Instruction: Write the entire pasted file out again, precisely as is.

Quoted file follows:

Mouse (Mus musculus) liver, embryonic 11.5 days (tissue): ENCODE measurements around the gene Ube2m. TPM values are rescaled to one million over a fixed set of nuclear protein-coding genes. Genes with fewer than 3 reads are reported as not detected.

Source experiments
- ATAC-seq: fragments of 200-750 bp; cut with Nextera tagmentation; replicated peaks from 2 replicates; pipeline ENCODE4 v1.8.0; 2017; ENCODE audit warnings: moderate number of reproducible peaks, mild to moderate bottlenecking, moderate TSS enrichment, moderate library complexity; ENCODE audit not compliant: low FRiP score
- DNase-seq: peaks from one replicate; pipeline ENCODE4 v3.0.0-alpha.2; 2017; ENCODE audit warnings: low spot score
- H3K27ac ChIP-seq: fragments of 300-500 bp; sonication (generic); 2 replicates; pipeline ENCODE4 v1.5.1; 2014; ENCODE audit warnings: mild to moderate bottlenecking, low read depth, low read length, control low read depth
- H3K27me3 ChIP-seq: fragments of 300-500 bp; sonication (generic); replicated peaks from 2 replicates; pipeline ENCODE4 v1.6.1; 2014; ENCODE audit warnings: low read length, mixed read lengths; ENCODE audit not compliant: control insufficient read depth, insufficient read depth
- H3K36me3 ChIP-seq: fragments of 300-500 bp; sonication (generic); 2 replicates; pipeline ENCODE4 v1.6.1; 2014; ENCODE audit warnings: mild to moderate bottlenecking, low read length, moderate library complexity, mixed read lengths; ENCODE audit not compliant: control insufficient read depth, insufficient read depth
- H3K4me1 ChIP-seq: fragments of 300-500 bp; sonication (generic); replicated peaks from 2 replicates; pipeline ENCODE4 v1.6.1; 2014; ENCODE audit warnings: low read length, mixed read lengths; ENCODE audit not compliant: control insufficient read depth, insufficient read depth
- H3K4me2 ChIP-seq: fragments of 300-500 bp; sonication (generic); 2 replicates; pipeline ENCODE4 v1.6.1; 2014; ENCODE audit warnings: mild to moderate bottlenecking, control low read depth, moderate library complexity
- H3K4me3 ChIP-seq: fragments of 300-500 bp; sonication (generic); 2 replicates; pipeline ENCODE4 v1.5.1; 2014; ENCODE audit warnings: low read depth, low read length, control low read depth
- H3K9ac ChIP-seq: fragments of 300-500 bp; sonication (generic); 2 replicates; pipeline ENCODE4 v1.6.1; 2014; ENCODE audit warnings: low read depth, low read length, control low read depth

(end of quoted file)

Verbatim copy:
Mouse (Mus musculus) liver, embryonic 11.5 days (tissue): ENCODE measurements around the gene Ube2m. TPM values are rescaled to one million over a fixed set of nuclear protein-coding genes. Genes with fewer than 3 reads are reported as not detected.

Source experiments
- ATAC-seq: fragments of 200-750 bp; cut with Nextera tagmentation; replicated peaks from 2 replicates; pipeline ENCODE4 v1.8.0; 2017; ENCODE audit warnings: moderate number of reproducible peaks, mild to moderate bottlenecking, moderate TSS enrichment, moderate library complexity; ENCODE audit not compliant: low FRiP score
- DNase-seq: peaks from one replicate; pipeline ENCODE4 v3.0.0-alpha.2; 2017; ENCODE audit warnings: low spot score
- H3K27ac ChIP-seq: fragments of 300-500 bp; sonication (generic); 2 replicates; pipeline ENCODE4 v1.5.1; 2014; ENCODE audit warnings: mild to moderate bottlenecking, low read depth, low read length, control low read depth
- H3K27me3 ChIP-seq: fragments of 300-500 bp; sonication (generic); replicated peaks from 2 replicates; pipeline ENCODE4 v1.6.1; 2014; ENCODE audit warnings: low read length, mixed read lengths; ENCODE audit not compliant: control insufficient read depth, insufficient read depth
- H3K36me3 ChIP-seq: fragments of 300-500 bp; sonication (generic); 2 replicates; pipeline ENCODE4 v1.6.1; 2014; ENCODE audit warnings: mild to moderate bottlenecking, low read length, moderate library complexity, mixed read lengths; ENCODE audit not compliant: control insufficient read depth, insufficient read depth
- H3K4me1 ChIP-seq: fragments of 300-500 bp; sonication (generic); replicated peaks from 2 replicates; pipeline ENCODE4 v1.6.1; 2014; ENCODE audit warnings: low read length, mixed read lengths; ENCODE audit not compliant: control insufficient read depth, insufficient read depth
- H3K4me2 ChIP-seq: fragments of 300-500 bp; sonication (generic); 2 replicates; pipeline ENCODE4 v1.6.1; 2014; ENCODE audit warnings: mild to moderate bottlenecking, control low read depth, moderate library complexity
- H3K4me3 ChIP-seq: fragments of 300-500 bp; sonication (generic); 2 replicates; pipeline ENCODE4 v1.5.1; 2014; ENCODE audit warnings: low read depth, low read length, control low read depth
- H3K9ac ChIP-seq: fragments of 300-500 bp; sonication (generic); 2 replicates; pipeline ENCODE4 v1.6.1; 2014; ENCODE audit warnings: low read depth, low read length, control low read depth